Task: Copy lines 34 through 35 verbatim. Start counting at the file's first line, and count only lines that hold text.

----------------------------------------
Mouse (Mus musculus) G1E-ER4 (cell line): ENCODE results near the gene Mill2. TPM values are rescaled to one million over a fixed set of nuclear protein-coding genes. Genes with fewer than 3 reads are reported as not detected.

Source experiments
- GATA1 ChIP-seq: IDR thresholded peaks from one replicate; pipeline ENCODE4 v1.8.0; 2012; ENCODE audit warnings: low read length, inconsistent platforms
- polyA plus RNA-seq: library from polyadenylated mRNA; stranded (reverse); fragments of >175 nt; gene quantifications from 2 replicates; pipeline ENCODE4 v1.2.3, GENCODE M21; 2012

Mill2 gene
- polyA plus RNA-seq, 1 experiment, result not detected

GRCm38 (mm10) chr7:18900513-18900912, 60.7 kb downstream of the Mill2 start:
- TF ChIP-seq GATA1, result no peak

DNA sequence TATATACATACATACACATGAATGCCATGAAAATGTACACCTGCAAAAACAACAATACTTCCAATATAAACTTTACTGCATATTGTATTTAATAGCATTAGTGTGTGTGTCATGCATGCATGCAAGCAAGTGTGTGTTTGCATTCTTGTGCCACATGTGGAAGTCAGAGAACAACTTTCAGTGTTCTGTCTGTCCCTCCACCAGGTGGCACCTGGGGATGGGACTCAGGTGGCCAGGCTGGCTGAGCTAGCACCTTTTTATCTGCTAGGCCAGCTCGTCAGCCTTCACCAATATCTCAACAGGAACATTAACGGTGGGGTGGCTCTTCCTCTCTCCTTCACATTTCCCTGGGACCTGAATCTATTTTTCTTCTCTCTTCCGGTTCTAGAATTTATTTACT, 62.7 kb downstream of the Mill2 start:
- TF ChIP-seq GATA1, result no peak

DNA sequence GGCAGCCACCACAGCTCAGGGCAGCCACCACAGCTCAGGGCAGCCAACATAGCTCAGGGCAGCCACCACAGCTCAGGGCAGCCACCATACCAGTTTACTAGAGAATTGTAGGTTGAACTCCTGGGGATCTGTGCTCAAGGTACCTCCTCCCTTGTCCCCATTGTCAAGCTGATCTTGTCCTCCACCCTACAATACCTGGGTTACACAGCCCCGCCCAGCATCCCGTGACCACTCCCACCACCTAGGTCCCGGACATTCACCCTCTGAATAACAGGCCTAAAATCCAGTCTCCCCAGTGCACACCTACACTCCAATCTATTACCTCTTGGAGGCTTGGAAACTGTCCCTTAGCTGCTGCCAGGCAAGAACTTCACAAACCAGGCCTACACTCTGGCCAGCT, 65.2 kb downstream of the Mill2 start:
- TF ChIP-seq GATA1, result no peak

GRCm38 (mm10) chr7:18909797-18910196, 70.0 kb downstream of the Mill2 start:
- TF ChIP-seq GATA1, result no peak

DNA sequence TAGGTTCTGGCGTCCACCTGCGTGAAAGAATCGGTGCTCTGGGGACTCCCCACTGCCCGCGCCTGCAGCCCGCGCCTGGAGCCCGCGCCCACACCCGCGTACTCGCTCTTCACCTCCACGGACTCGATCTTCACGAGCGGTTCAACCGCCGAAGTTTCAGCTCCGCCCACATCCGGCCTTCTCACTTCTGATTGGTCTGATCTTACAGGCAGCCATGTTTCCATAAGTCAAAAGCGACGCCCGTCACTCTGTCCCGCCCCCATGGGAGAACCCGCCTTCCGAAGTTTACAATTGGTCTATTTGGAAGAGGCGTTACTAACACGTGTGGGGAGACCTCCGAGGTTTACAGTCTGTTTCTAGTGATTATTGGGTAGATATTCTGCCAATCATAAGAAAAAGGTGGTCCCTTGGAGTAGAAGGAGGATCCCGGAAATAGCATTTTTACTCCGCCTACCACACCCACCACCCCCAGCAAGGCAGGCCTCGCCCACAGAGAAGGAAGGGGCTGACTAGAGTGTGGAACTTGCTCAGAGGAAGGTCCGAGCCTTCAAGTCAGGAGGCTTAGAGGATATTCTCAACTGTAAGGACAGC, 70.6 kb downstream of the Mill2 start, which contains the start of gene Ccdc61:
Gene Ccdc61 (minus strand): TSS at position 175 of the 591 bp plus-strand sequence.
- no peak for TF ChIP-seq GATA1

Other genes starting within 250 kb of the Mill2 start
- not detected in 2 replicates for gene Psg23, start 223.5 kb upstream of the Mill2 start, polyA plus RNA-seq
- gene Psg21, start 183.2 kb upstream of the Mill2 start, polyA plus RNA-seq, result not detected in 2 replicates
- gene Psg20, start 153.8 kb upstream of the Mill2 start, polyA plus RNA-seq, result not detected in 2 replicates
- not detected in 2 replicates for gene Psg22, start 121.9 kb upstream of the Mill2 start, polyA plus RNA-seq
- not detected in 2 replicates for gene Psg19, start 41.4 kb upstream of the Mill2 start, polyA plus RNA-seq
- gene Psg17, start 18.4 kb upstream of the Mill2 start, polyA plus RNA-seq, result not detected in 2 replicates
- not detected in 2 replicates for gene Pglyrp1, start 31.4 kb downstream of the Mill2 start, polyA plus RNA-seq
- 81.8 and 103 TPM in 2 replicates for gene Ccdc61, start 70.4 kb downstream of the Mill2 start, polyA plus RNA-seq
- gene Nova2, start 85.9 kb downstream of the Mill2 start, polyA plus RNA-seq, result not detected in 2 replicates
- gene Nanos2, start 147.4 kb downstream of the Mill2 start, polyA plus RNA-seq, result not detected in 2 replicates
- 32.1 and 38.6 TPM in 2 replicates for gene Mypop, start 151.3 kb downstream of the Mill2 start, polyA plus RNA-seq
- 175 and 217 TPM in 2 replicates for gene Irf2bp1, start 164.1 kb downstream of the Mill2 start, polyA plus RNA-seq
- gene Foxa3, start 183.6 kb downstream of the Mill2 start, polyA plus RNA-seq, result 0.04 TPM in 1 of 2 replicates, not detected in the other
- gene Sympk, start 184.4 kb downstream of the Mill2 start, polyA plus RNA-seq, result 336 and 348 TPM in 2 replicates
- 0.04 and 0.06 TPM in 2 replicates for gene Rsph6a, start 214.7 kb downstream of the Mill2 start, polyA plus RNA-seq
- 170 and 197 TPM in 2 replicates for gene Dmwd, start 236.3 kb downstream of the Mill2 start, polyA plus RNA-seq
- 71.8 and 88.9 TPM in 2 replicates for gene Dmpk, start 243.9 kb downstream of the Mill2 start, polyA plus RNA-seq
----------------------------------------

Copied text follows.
- 170 and 197 TPM in 2 replicates for gene Dmwd, start 236.3 kb downstream of the Mill2 start, polyA plus RNA-seq
- 71.8 and 88.9 TPM in 2 replicates for gene Dmpk, start 243.9 kb downstream of the Mill2 start, polyA plus RNA-seq